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PCC cites Grab price hikes, ‘decreased’ service quality after Uber acquisition

The price and quality of Grab Philippines’ services have worsened after it acquired its only rival in the market, Uber, but not even the entry of new players could challenge the transport firm’s influence in the ride-sharing market, the country’s competition watchdog said on Monday.

The Philippine Competition Commission (PCC) monitored the market before and after Uber ended its Philippine operations in April, following Grab’s regional acquisition of Uber in March.

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“Results of the market investigation, as well as comments from the riding public on the effects of the Transaction submitted to the Office, indicate that the quality of services of Grab has decreased post-Transaction in the following manner: (i) increased driver cancellation; (ii) forced cancellation of rides; and (iii) increased waiting times,” the PCC statement of concerns noted.

“This is compounded by the loss of a competitor in Uber where trips were less likely to be cancelled due to features which mask the destination of a prospective rider until the start of a trip,” it also stated.

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The PCC’s statement of concerns was published on Monday. It is part of PCC’s ongoing review of the Grab-Uber deal, wherein the watchdog could approve, block, or allow the transaction while imposing conditions to address anti-competitive concerns.

However, even in the absence of a verdict, the statement of concerns issued by PCC’s Mergers and Acquisitions Office (MAO) hinted that the market has already become problematic after the Grab-Uber deal.

Higher fares after Uber’s exit

After Uber left the market last month, Grab imposed higher fares and more frequent surge-pricing “despite an increase in the supply of Grab drivers,” PCC said, noting Grab now has a 93 percent hold of the market after Uber drivers switched apps.

The antitrust body based the post-acquisition price increase on more than 27,000 booking requests and 1,100 rides surveyed before and after Uber’s exit on April 16. PCC said the surveys gathered information on the actual prices, service, and booking conditions of Grab and its potential competitors.

The deal has “resulted and will likely continue to result in substantial lessening of competition in the relevant market,” PCC said.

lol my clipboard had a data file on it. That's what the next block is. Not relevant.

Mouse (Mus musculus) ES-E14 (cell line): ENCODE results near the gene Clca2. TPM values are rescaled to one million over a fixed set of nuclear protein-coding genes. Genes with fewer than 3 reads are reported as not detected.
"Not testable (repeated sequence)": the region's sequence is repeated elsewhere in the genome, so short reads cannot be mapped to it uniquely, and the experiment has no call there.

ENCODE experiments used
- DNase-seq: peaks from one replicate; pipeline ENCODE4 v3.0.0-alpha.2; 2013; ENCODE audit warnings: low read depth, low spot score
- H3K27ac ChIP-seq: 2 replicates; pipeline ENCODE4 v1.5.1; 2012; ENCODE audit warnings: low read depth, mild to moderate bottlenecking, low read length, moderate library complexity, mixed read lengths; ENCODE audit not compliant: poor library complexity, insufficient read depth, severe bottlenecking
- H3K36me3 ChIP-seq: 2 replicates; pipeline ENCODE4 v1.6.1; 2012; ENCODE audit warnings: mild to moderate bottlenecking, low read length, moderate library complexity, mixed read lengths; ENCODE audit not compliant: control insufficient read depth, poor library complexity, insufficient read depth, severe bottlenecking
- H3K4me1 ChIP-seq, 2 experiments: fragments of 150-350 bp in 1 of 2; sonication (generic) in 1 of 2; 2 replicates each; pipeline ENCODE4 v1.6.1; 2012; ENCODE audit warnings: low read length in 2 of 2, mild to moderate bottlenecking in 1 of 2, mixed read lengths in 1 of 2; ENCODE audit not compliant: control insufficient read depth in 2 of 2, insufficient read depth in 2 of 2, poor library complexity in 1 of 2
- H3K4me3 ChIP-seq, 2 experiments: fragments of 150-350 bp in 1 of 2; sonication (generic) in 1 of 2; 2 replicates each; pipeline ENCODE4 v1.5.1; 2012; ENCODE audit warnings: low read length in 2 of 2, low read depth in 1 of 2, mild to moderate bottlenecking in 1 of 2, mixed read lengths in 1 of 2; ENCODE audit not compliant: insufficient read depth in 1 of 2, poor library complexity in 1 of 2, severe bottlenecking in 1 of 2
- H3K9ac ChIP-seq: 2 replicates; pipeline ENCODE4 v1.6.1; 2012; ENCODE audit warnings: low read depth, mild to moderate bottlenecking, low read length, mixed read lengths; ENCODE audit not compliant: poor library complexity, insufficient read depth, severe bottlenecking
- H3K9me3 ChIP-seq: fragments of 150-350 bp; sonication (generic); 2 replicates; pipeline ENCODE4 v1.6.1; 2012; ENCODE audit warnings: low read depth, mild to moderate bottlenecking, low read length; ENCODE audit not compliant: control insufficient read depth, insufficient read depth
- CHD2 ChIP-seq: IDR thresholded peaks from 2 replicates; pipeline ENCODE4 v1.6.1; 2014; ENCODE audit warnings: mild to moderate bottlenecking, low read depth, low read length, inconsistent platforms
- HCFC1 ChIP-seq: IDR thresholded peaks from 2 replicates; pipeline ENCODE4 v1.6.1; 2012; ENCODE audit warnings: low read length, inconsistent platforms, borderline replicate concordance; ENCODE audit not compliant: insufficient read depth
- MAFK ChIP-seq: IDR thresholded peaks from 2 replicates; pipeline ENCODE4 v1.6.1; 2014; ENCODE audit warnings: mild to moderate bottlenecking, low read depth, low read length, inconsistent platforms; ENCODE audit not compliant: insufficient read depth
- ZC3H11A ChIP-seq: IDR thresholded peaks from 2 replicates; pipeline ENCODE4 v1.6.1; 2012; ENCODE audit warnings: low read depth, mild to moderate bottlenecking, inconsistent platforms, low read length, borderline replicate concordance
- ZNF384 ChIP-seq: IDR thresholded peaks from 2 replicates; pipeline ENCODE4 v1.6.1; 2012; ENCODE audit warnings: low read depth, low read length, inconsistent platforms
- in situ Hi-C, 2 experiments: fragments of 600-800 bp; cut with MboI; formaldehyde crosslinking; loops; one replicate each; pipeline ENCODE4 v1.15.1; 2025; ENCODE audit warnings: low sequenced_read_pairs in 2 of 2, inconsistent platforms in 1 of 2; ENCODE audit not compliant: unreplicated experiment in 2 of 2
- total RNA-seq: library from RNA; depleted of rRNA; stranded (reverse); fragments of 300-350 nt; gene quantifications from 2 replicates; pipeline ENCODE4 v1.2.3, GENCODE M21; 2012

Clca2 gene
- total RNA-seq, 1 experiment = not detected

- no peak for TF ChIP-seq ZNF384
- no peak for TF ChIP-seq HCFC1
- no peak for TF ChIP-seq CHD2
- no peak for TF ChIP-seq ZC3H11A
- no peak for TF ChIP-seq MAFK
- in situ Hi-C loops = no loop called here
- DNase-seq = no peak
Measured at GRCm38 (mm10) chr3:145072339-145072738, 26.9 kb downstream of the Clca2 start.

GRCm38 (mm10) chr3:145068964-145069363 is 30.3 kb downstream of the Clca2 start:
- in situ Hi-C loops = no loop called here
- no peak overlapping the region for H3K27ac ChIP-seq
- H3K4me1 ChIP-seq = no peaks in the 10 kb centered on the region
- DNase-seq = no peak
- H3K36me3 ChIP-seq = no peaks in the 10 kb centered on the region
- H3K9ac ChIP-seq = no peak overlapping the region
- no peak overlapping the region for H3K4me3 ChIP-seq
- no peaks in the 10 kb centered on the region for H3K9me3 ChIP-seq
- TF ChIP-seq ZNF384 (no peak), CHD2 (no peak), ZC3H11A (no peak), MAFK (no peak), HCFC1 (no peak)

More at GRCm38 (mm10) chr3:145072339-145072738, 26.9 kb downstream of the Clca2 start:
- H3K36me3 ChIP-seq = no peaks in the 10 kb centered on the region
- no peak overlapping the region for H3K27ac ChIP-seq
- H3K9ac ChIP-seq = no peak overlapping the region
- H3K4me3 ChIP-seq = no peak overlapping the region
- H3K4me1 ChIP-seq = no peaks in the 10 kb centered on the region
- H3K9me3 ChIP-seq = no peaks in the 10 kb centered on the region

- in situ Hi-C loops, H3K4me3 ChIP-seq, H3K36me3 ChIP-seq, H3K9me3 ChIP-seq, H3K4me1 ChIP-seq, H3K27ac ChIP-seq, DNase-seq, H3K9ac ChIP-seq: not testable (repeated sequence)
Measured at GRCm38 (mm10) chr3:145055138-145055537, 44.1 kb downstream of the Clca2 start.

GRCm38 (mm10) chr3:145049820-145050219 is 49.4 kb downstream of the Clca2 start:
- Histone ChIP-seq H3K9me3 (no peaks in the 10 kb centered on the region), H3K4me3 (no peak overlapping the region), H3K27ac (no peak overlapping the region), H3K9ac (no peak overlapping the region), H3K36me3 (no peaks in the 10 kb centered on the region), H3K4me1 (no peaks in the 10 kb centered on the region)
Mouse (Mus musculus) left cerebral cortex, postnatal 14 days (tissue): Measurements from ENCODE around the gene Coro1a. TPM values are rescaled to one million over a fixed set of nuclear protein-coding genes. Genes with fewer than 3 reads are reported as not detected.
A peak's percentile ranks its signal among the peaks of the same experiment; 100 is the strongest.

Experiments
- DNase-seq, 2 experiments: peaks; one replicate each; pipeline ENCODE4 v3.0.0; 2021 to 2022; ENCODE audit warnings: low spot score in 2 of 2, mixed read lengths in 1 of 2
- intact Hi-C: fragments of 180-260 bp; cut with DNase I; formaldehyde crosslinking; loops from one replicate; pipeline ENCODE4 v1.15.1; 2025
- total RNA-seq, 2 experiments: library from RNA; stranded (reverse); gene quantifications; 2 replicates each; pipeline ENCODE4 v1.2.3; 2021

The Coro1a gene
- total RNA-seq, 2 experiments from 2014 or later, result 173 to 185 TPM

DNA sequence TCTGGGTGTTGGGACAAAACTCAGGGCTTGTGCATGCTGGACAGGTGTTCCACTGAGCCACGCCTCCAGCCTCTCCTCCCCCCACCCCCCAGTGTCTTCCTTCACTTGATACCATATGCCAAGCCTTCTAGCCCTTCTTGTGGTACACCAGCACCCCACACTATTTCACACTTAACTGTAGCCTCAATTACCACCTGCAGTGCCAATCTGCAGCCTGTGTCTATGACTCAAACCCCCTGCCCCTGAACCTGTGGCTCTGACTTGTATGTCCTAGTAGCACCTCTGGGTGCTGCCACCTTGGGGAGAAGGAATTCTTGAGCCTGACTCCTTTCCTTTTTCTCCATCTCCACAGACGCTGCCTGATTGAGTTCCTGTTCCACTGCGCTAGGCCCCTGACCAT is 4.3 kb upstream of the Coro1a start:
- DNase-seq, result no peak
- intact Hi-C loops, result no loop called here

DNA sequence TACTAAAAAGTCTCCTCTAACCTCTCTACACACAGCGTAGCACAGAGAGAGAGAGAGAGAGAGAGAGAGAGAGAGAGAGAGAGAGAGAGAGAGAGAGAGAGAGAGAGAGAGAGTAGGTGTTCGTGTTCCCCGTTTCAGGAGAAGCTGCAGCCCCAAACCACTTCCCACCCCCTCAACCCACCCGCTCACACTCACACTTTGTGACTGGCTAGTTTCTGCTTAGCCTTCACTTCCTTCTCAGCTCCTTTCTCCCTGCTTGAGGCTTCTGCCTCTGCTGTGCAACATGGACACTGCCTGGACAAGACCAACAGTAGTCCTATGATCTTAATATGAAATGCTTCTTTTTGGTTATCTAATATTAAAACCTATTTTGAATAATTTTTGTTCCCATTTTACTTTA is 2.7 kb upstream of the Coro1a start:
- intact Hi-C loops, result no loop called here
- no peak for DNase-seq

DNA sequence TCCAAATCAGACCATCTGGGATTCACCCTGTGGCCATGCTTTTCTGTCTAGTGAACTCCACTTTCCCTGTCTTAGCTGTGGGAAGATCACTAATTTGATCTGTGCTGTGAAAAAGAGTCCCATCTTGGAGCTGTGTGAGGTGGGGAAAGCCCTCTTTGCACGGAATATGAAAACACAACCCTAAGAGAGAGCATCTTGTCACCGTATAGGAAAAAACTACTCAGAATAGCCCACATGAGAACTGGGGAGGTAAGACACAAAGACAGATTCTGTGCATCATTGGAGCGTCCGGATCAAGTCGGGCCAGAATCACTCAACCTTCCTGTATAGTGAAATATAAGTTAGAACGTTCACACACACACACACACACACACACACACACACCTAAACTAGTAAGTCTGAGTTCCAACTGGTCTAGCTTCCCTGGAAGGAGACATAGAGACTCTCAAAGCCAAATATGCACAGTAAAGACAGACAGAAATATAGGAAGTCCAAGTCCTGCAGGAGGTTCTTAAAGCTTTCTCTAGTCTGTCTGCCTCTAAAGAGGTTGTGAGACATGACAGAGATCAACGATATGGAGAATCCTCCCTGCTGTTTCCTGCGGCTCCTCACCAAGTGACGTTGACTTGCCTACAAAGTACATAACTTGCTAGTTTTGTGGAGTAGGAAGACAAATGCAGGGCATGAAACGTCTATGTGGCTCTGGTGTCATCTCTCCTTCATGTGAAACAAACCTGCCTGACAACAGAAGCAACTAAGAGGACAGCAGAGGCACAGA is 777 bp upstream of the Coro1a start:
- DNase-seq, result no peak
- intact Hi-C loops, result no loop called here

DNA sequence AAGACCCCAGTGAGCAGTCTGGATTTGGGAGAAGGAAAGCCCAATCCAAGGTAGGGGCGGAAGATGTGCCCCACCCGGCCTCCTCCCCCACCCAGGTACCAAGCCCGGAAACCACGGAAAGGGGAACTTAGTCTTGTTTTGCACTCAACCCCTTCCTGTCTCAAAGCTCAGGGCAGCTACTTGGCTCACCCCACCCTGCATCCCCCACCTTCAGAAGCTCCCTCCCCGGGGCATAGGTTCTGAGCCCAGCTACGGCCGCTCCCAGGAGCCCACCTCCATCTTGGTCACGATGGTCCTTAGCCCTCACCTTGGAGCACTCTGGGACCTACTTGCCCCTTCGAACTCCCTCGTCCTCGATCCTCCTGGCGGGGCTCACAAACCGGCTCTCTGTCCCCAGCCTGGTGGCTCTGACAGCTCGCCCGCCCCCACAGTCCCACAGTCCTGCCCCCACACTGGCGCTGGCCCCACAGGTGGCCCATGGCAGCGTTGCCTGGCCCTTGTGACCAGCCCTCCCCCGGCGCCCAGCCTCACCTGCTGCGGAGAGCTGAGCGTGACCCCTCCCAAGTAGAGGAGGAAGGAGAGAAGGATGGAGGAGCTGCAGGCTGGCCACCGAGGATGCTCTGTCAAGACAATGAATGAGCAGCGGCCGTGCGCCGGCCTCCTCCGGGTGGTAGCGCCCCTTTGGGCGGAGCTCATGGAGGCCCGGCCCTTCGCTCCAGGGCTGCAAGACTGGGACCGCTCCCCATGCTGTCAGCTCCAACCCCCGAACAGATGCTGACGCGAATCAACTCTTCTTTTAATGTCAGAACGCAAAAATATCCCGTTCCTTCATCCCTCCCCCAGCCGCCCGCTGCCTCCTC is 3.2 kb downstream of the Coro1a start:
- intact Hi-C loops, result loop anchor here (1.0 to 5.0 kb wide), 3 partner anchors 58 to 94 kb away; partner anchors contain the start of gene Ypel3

Moreover, PCC found out that transport network companies (TNCs) such as Grab cater to a captive market, “an overwhelming majority” of whom would still choose to book a ride despite price increases.

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Not enough market pressure against Grab

Amid pressure to allow more players in the market, the Land Transportation Franchising and Regulatory Board (LTFRB) have so far accredited five TNCs.

PCC, however, said that historical data shows that it would require “a significant amount of time and cost” to grow their operations that would be enough to contest Grab.

“During such period, Grab will not be constrained by any competitor, allowing it to exercise its market power in the relevant market. Therefore, the [MAO] finds that new entrants in the relevant market are not likely to exert sufficient competitive pressure on Grab,” PCC said.

The parties involved have 10 days to comment on the PCC-MAO’s statement of concerns. A representative from PCC said that Grab and Uber received their copies on May 23.

Conflict with LTFRB order

In April, PCC tried to keep Grab from flexing its muscles in the unchecked market by imposing some interim measures. However, this became more difficult after the LTFRB stepped in.

The PCC imposed those interim measures on Grab and Uber prior the release of the statement of concerns to keep the findings of the review accurate. Those interim measures included the resumption of independent and separate operations for the time being.

Scheduled to end its services on April 8, Uber, at the time, agreed to extend the availability of its app until April 15, given the ongoing PCC review. Grab-Philippines, on the other hand, had said it shouldered the costs of Uber’s one week extension.

However, following the release of PCC’s interim measures, the LTFRB slapped Uber with a cease-and-desist order, requiring the firm to stop its operations on April 15.

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TAGS: app, competition, Grab, PCC, Price, ride sharing, service, transportation, Uber, watchdog
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